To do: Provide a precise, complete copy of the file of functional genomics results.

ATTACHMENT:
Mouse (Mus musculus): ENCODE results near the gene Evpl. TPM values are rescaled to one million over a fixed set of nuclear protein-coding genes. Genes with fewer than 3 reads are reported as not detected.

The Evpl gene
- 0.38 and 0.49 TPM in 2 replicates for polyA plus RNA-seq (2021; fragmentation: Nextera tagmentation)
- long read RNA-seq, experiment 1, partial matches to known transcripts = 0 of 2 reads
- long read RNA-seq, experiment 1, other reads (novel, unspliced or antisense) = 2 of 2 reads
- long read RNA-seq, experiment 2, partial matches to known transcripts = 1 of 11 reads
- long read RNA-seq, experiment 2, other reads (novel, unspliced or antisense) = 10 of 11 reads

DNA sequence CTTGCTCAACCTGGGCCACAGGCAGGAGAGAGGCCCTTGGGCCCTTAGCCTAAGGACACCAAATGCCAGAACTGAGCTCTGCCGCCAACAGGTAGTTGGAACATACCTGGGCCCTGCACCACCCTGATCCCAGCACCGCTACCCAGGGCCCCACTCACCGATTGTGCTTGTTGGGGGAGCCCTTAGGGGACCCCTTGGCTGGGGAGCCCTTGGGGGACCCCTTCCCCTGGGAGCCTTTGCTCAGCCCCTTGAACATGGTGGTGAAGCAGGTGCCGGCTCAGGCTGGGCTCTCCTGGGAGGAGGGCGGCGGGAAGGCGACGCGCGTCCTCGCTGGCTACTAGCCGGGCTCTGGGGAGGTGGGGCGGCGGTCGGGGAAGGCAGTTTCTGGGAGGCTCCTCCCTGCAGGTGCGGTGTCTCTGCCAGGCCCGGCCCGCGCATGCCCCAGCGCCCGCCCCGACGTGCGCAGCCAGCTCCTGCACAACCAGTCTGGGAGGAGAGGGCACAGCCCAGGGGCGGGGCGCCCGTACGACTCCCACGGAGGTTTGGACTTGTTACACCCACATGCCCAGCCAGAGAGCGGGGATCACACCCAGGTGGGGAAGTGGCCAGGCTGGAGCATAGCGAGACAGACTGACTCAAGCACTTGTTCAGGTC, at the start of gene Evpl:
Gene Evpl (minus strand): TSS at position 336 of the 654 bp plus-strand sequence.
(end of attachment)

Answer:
Mouse (Mus musculus): ENCODE results near the gene Evpl. TPM values are rescaled to one million over a fixed set of nuclear protein-coding genes. Genes with fewer than 3 reads are reported as not detected.

The Evpl gene
- 0.38 and 0.49 TPM in 2 replicates for polyA plus RNA-seq (2021; fragmentation: Nextera tagmentation)
- long read RNA-seq, experiment 1, partial matches to known transcripts = 0 of 2 reads
- long read RNA-seq, experiment 1, other reads (novel, unspliced or antisense) = 2 of 2 reads
- long read RNA-seq, experiment 2, partial matches to known transcripts = 1 of 11 reads
- long read RNA-seq, experiment 2, other reads (novel, unspliced or antisense) = 10 of 11 reads

DNA sequence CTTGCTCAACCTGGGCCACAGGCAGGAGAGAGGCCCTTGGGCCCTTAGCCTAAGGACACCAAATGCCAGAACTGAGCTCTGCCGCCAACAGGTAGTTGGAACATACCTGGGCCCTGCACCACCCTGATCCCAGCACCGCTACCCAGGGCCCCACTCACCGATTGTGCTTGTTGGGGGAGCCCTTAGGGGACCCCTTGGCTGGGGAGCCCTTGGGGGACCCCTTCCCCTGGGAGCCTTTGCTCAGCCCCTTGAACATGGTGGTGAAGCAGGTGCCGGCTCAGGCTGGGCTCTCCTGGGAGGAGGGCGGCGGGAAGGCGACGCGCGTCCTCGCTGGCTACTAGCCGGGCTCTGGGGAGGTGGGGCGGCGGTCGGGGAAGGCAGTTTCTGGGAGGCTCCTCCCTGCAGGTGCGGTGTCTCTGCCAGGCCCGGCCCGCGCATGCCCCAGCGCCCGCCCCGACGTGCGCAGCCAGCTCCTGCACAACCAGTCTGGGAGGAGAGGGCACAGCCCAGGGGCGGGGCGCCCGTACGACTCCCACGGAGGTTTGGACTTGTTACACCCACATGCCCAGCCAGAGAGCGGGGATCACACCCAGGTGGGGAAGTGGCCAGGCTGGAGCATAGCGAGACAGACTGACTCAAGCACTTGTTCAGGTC, at the start of gene Evpl:
Gene Evpl (minus strand): TSS at position 336 of the 654 bp plus-strand sequence.